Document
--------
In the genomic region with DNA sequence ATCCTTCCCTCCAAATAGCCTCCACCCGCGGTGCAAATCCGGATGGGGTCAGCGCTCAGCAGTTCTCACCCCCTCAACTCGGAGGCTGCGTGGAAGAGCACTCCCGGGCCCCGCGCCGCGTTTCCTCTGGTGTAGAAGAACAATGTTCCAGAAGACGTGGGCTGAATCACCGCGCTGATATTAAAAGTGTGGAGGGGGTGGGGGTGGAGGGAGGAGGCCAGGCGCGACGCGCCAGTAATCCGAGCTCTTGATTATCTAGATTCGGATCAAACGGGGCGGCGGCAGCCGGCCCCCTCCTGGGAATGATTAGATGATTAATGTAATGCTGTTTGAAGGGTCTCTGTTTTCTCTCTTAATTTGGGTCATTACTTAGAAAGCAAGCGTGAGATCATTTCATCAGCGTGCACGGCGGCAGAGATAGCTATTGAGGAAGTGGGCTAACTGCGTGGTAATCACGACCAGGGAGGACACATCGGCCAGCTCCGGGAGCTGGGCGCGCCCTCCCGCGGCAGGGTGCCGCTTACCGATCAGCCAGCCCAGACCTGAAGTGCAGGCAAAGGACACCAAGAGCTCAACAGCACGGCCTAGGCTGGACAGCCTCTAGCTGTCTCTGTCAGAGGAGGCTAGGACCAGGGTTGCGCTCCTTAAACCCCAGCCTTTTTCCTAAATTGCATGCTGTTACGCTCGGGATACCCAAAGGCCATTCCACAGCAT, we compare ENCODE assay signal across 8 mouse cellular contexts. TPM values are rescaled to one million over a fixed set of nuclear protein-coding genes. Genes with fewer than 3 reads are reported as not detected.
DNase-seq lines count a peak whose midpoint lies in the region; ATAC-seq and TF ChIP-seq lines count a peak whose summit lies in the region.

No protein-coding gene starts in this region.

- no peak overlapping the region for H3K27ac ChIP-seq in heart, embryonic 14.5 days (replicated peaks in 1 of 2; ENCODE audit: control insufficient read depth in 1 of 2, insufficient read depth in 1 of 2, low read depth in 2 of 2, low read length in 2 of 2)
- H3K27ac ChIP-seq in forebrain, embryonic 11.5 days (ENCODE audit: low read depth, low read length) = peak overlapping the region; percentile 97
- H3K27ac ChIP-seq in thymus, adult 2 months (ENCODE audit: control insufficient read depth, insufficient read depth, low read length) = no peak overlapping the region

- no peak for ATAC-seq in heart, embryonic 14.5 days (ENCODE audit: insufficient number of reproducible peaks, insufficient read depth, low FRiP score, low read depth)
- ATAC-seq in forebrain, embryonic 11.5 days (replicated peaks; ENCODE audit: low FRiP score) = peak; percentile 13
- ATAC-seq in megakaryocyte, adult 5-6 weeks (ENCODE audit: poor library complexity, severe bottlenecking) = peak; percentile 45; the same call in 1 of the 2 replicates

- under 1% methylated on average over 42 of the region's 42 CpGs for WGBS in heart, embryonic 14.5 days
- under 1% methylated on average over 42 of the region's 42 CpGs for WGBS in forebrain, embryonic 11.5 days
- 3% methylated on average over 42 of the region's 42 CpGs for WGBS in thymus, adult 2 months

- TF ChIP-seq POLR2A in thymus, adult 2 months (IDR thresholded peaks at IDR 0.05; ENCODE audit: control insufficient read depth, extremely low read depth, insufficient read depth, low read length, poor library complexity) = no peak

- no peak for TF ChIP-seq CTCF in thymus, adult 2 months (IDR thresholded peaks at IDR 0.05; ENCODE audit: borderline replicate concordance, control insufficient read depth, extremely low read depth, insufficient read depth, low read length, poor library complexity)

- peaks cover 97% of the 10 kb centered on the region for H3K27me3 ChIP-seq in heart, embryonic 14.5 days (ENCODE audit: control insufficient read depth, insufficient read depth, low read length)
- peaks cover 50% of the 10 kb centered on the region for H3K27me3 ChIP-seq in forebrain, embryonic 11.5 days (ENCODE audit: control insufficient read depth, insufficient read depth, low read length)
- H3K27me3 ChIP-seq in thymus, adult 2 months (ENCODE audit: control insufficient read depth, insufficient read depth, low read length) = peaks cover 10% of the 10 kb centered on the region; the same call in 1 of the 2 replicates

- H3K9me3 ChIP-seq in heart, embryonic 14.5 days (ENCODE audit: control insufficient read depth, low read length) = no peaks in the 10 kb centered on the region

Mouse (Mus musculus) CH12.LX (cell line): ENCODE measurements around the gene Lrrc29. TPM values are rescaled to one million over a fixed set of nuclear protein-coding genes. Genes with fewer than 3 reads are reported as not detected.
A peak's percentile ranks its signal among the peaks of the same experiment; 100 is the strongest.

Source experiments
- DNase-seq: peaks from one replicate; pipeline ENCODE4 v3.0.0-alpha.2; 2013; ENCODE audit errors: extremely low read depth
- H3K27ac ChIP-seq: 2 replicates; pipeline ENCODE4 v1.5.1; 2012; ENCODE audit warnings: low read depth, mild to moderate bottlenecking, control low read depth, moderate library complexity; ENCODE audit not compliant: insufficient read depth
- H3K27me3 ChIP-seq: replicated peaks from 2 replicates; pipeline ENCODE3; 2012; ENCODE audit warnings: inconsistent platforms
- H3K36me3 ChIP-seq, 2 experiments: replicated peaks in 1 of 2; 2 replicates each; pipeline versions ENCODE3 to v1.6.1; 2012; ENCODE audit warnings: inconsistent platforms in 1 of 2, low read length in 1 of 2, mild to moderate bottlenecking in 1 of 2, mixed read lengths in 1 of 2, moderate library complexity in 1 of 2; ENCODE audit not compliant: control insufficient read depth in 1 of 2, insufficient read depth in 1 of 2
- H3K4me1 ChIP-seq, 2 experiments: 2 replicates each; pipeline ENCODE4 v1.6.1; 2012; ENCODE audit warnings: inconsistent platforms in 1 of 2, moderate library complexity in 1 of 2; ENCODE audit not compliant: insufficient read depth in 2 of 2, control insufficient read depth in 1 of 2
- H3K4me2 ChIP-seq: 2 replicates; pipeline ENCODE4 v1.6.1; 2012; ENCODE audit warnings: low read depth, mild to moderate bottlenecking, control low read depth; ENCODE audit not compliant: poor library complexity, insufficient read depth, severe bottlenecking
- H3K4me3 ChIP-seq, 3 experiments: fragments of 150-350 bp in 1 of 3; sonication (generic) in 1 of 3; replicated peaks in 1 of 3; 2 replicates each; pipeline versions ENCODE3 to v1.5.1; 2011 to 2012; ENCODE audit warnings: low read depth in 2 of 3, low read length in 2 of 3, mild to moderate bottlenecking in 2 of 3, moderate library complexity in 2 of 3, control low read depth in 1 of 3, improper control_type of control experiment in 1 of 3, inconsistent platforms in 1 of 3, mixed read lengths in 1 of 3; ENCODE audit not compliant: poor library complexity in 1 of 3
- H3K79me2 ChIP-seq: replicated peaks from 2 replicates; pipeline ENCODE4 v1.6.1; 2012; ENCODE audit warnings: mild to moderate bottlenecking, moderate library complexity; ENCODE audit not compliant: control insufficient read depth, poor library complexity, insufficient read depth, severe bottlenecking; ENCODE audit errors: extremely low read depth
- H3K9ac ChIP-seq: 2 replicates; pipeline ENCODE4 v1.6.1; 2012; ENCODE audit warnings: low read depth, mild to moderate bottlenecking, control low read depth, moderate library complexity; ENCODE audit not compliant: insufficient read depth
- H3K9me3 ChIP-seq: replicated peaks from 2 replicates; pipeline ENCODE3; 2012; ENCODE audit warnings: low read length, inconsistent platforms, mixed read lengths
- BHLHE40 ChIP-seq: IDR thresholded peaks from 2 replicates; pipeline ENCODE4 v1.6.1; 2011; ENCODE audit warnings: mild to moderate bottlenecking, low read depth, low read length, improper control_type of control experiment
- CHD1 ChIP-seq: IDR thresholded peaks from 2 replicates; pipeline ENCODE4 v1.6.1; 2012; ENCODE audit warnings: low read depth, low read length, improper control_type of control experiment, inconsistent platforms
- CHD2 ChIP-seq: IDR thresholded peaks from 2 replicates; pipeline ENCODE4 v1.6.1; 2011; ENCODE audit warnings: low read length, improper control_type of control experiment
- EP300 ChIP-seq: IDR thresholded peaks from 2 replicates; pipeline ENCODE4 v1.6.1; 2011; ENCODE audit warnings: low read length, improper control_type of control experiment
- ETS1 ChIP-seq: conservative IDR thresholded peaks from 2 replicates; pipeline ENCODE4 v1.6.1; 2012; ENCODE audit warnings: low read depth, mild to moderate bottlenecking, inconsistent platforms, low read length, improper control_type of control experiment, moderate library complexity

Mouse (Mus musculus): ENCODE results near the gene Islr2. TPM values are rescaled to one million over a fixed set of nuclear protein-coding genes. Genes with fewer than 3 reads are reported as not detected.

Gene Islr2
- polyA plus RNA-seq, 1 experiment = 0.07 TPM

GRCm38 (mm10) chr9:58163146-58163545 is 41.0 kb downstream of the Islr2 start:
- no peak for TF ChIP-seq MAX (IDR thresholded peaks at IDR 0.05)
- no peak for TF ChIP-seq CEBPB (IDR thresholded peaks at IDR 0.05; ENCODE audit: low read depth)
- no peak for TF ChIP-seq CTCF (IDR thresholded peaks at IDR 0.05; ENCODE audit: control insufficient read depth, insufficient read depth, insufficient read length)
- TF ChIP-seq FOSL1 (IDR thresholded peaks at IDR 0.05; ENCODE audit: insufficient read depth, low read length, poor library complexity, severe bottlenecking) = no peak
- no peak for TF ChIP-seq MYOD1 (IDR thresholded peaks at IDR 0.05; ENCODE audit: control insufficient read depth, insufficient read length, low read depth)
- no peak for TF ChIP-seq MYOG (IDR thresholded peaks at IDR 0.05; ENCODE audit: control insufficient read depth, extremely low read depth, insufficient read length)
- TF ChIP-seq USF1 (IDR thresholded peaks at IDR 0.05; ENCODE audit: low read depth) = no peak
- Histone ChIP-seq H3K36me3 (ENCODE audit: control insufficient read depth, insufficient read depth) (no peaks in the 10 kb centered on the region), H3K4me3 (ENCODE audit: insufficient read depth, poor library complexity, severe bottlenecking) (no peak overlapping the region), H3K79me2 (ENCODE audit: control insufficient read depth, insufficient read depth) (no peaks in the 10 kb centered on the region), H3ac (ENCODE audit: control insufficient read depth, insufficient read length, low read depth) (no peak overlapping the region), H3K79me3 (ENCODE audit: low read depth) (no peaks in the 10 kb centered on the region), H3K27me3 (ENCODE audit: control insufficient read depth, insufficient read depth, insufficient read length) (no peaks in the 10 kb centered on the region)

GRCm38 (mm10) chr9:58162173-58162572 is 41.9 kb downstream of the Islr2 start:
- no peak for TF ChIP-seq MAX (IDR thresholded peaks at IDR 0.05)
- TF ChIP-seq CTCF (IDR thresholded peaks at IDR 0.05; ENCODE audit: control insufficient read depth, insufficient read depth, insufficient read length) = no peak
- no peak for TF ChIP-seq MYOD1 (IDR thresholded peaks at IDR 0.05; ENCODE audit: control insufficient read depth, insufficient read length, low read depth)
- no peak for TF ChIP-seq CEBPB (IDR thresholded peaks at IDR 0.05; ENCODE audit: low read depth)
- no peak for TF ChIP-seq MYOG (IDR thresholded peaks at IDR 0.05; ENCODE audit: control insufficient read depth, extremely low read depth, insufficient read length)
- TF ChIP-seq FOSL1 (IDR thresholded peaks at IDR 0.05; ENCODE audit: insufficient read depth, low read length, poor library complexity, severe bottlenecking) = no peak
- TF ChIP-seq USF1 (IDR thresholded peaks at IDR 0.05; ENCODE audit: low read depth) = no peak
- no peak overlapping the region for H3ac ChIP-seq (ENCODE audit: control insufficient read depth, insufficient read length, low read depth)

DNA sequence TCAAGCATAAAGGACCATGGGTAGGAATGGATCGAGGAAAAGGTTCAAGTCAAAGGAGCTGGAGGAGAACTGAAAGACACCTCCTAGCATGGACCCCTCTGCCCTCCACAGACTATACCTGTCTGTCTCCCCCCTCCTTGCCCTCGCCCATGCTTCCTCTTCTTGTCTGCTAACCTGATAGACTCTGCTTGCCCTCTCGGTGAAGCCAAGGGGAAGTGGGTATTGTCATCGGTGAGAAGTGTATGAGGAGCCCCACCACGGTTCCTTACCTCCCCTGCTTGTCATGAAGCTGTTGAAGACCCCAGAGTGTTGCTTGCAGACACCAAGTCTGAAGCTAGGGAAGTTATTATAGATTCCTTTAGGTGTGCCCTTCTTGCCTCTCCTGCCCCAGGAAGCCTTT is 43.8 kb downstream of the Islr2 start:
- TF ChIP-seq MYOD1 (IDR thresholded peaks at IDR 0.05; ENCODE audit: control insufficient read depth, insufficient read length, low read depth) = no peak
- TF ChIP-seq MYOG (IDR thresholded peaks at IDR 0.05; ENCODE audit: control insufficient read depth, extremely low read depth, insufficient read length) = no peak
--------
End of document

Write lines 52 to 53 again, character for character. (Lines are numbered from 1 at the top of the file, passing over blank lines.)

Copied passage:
- no peak for TF ChIP-seq MYOD1 (IDR thresholded peaks at IDR 0.05; ENCODE audit: control insufficient read depth, insufficient read length, low read depth)
- no peak for TF ChIP-seq CEBPB (IDR thresholded peaks at IDR 0.05; ENCODE audit: low read depth)